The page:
Aerobic Capacity Testing With Inactive Individuals: The Role of Subjective Experience

in Journal of Physical Activity and Health
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Background:

Maximal oxygen uptake (VO2max), an assessment of cardiorespiratory fitness, is regularly used as the primary outcome in exercise interventions. Many criteria have been suggested for validating such tests—most commonly, a plateau in oxygen consumption. The current study investigated the proportion of inactive individuals who reached a plateau in oxygen uptake and who achieved a valid test as assessed by secondary criteria (RERmax ≥ 1.1; RPEmax ≥ 18; age predicted HRmax ±10bpm), and the correlates of a successful plateau or achievement of secondary criteria during a VO2max session.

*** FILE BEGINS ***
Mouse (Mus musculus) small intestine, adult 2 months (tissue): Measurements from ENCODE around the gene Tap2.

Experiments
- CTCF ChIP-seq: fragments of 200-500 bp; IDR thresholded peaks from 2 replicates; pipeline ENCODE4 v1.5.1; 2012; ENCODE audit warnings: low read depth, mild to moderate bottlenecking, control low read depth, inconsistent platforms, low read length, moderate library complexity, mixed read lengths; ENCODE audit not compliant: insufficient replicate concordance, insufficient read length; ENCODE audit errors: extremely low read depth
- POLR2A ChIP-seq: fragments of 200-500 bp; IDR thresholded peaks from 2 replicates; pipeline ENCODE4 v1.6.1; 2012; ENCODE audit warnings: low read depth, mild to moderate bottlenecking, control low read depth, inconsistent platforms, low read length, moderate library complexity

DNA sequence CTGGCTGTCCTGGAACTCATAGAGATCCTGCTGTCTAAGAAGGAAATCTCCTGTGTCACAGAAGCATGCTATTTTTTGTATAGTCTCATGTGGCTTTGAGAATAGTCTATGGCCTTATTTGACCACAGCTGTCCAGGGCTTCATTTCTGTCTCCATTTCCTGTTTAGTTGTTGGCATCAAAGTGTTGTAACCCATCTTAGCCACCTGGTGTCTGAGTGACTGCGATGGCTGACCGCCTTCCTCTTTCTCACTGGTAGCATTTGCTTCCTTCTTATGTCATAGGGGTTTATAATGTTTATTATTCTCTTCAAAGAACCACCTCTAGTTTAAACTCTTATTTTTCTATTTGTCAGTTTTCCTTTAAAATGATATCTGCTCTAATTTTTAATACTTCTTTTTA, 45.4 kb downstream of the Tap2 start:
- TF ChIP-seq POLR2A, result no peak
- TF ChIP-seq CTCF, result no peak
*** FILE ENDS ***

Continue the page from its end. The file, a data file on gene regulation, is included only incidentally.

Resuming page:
Methods:

Participants (n = 240) were inactive individuals who completed VO2max assessments using an incremental treadmill test. We explored physical, behavioral, and motivational factors as predictors of meeting criteria for meeting a valid test.

Results:

Approximately 59% of the sample achieved plateau using absolute (increase of VO2 of 150ml O2 or less) and 37% achieved plateau using relative (increase of VO2 of 1.5ml/kg O2 or less) criteria. Being male, having a higher BMI, a greater waist-to-hip ratio, and increased self-efficacy were associated with lower odds of achieving an absolute plateau, whereas none of these factors predicted odds of achieving relative plateau.

Conclusion:

Findings raise questions about the validity of commonly used criteria with less active populations.

Magnan was with the Dept of Psychology, University of New Mexico, Albuquerque, NM, and is now with the Dept of Psychology, Washington State University–Vancouver, Vancouver, WA. Kwan is with the Colorado Health Outcomes Program, University of Colorado–Denver. Ciccolo is with Warren Alpert Medical School, Brown University, Providence, RI. Gurney is with the Dept of Physical Therapy, University of New Mexico, Albuquerque, NM. Mermier is with the Internal Medicine Department, University of New Mexico, Albuquerque, NM. Bryan is with the Dept of Psychology and Neuroscience, University of Colorado at Boulder.